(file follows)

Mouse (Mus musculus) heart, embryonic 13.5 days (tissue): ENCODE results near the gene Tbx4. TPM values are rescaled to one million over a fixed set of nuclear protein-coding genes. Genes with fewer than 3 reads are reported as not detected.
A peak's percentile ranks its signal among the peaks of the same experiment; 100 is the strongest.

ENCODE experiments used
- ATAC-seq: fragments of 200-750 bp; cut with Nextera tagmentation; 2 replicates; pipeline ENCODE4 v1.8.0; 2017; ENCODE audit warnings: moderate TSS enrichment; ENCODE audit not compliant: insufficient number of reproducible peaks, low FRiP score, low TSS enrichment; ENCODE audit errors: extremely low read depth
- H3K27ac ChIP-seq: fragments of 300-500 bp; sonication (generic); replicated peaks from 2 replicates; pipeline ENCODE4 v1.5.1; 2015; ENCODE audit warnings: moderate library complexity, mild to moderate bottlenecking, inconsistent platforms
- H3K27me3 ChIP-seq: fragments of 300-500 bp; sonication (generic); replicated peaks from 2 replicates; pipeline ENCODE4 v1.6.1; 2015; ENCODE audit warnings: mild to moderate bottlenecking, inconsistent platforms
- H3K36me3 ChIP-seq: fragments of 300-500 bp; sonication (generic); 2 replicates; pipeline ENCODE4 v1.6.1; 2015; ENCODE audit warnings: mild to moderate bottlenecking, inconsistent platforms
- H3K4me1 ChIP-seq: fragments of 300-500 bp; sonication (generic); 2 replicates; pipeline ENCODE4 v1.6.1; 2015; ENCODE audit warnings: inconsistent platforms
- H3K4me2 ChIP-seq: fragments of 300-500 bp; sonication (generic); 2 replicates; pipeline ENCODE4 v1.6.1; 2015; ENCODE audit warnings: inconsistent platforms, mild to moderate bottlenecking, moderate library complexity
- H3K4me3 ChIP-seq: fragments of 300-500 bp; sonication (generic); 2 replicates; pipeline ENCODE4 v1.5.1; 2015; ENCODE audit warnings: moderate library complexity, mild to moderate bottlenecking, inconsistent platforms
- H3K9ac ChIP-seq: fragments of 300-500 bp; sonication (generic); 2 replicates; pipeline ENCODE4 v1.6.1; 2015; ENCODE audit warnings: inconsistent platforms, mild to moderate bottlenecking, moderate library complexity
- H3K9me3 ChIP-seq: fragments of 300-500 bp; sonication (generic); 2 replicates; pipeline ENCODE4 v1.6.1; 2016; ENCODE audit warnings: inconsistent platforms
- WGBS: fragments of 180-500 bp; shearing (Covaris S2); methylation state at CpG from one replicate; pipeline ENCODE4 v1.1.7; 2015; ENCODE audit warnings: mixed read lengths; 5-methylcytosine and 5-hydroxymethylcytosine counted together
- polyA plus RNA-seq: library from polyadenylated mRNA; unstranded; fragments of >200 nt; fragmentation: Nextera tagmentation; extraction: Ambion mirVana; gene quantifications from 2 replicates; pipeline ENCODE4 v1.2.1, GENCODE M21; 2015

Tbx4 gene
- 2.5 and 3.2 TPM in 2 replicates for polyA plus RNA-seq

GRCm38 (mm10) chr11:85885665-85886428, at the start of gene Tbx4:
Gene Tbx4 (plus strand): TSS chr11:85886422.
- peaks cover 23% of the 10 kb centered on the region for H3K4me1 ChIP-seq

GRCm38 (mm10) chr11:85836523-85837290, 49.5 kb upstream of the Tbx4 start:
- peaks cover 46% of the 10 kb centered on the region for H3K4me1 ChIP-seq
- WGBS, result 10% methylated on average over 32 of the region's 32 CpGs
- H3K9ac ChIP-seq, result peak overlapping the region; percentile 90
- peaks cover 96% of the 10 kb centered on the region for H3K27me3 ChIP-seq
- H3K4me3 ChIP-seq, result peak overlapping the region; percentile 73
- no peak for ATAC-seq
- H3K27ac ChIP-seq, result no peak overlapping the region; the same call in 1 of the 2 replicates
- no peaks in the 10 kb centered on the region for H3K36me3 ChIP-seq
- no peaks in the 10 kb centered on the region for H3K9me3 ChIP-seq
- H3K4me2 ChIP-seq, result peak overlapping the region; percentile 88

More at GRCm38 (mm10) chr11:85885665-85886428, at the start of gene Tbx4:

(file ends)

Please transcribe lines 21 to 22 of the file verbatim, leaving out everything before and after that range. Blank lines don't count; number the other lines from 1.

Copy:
- peaks cover 46% of the 10 kb centered on the region for H3K4me1 ChIP-seq
- WGBS, result 10% methylated on average over 32 of the region's 32 CpGs